Returning to our two scholars making their way through the streets on Shabbat, one carrying a garment and the other following wordlessly, Mar bar Rav Ashi was chastising his colleague: Carrying on Shabbat is no rabbinic enactment; you should have told me and I would have cast my garment in public without regard for any feelings of shame!
The Talmud offers an alternative version of the incident: Ravina did indeed call his colleague's attention to the ripped garment, notifying Mar bar Rav Ashi that he must remove the cloth rather than carry it through the streets on Shabbat. Mar bar Rav Ashi, however, balked: "Do you think that I need to cast off my garment? Does not human dignity supersede negative commandments in the Torah? I need not embarrass myself."
The Talmud questions Mar bar Rav Ashi's shying from undressing: As we have noted, the rule positing the superiority of human dignity applies only to rabbinic legislation, while carrying in the streets is a biblical prohibition!
The passage concludes: Carrying in a public domain is indeed prohibited by Torah law. Mar bar Rav Ashi, however, was walking through a thoroughfare that was defined as "public" only according to rabbinic legislation. According to Torah law this area would have been considered private, perhaps because it was narrow or perhaps because it did not have the requisite number of people traversing it. In an attempt to bring the law in line with contemporary realities, the sages redefined the area as "public" and extended the carrying prohibition to this area. When applying this new rabbinic categorization results in a disregard for human dignity, the area reverts to its original status. Thus Mar bar Rav Ashi was permitted to remain clothed.
The common thread to both versions of this story is that concern for human dignity trumps rabbinic legislation.
This is also the thrust of another law (B. Shabbat 81a-b). Generally handling stones on Shabbat is forbidden under the rabbinic legislation of muktzeh - the prohibition against handling objects that have no use or forbidden use on Shabbat. Our sages tell us that one may take three sharp-sided stones, - in the days before toilet paper - into the latrine on Shabbat. The abrogation of the rabbinic muktzeh ban is rooted in a concern for human dignity. Similarly, these stones can be taken to a rooftop outhouse even though this involves physical exertion which is rabbinically proscribed. Again, the license is granted for the sake of human dignity.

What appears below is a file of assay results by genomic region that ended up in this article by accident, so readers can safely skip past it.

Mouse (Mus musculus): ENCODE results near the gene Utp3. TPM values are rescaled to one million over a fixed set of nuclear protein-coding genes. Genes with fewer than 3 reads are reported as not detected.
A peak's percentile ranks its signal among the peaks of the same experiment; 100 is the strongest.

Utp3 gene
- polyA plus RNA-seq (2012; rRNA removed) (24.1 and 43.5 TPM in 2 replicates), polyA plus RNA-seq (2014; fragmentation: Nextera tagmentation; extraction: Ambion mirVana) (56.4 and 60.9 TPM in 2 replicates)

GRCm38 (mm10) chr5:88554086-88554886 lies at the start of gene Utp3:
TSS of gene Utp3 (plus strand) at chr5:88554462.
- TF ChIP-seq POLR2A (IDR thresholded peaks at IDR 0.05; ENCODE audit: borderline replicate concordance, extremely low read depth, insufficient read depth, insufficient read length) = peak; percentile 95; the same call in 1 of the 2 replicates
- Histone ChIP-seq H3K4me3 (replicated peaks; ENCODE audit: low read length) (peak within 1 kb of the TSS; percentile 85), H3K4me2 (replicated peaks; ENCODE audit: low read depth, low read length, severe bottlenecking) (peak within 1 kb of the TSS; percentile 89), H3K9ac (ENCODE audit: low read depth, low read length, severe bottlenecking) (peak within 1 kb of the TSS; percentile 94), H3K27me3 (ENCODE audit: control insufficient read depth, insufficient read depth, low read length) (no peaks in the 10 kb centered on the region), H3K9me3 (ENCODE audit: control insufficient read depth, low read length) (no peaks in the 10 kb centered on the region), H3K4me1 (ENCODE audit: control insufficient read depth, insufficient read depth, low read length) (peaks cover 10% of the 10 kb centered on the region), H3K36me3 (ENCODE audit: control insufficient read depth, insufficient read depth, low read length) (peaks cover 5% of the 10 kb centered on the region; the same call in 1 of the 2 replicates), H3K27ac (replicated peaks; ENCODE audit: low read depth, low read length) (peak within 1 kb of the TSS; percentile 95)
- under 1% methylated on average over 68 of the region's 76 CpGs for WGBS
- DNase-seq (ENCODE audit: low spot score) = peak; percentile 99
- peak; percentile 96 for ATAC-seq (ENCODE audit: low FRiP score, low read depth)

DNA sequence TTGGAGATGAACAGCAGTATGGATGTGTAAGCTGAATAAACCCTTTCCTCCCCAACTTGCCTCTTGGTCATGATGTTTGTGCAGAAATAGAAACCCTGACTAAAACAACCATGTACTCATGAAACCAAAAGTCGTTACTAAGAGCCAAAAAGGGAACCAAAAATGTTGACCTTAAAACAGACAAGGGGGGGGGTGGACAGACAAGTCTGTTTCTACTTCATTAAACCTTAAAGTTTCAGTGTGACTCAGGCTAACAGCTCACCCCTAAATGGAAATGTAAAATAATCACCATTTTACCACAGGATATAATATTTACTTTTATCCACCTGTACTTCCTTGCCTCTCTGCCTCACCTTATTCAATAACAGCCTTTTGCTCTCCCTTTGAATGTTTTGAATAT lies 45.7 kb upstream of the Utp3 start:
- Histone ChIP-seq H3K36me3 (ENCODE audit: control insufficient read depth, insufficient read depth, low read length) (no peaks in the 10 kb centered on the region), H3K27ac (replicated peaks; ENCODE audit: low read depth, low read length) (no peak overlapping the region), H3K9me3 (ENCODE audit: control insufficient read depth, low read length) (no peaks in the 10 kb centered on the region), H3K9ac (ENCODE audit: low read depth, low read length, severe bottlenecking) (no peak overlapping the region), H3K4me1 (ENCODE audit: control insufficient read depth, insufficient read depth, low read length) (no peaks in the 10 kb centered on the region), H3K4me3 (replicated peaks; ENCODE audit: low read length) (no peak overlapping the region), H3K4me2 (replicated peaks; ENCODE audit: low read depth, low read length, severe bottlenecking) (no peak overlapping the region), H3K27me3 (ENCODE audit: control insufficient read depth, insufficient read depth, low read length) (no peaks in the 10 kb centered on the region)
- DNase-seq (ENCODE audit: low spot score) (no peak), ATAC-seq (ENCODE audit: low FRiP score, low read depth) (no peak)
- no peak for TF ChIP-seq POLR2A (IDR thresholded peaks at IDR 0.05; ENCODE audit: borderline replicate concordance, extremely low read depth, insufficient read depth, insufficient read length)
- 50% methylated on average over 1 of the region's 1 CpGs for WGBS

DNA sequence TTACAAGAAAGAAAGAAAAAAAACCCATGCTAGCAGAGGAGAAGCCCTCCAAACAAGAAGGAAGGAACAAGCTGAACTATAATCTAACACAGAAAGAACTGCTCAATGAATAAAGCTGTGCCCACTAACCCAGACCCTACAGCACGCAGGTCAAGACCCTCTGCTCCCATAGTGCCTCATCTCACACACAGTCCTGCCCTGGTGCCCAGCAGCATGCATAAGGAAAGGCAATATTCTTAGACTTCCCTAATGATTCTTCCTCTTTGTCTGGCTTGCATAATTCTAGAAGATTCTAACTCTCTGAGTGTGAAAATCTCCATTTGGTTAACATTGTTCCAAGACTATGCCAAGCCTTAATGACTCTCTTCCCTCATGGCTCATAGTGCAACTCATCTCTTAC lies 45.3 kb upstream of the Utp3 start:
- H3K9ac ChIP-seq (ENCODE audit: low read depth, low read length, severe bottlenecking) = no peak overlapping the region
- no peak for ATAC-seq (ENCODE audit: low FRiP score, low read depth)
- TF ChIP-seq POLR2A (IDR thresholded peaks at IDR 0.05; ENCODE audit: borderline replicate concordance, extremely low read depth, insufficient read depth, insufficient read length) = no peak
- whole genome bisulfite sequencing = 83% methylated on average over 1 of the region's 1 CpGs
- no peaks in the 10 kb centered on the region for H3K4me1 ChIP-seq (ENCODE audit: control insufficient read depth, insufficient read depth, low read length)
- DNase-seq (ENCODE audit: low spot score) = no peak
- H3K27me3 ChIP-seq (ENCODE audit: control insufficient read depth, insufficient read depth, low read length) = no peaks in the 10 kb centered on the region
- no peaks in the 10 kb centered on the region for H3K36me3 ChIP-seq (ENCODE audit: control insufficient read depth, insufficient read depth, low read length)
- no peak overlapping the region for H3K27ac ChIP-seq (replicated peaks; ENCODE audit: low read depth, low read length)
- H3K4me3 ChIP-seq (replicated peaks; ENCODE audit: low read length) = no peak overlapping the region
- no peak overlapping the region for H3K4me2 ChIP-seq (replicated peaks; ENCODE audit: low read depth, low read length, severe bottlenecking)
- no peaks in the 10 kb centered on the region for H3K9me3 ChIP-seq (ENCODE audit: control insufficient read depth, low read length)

Here lies the key to understanding rabbinic legislative power. The sages are charged with the task of developing the law, innovating and generally ensuring that Jewish law does not become petrified. While fulfilling this role, halachic authorities must take a whole fleet of considerations into account. The written word is but one piece, albeit the central facet. Other factors, such as discomfort and pain, financial consequences and of course human dignity are not disregarded. While the divine origins of the written code make it relatively unmalleable in human hands, the developed and developing rabbinic additions to the code strive to make Jewish law a living, relevant and vibrant tradition.
The writer is director of Advanced Programs at the Pardes Institute of Jewish Studies, teaches at Midreshet Lindenbaum and is a rabbi in Tzur Hadassah.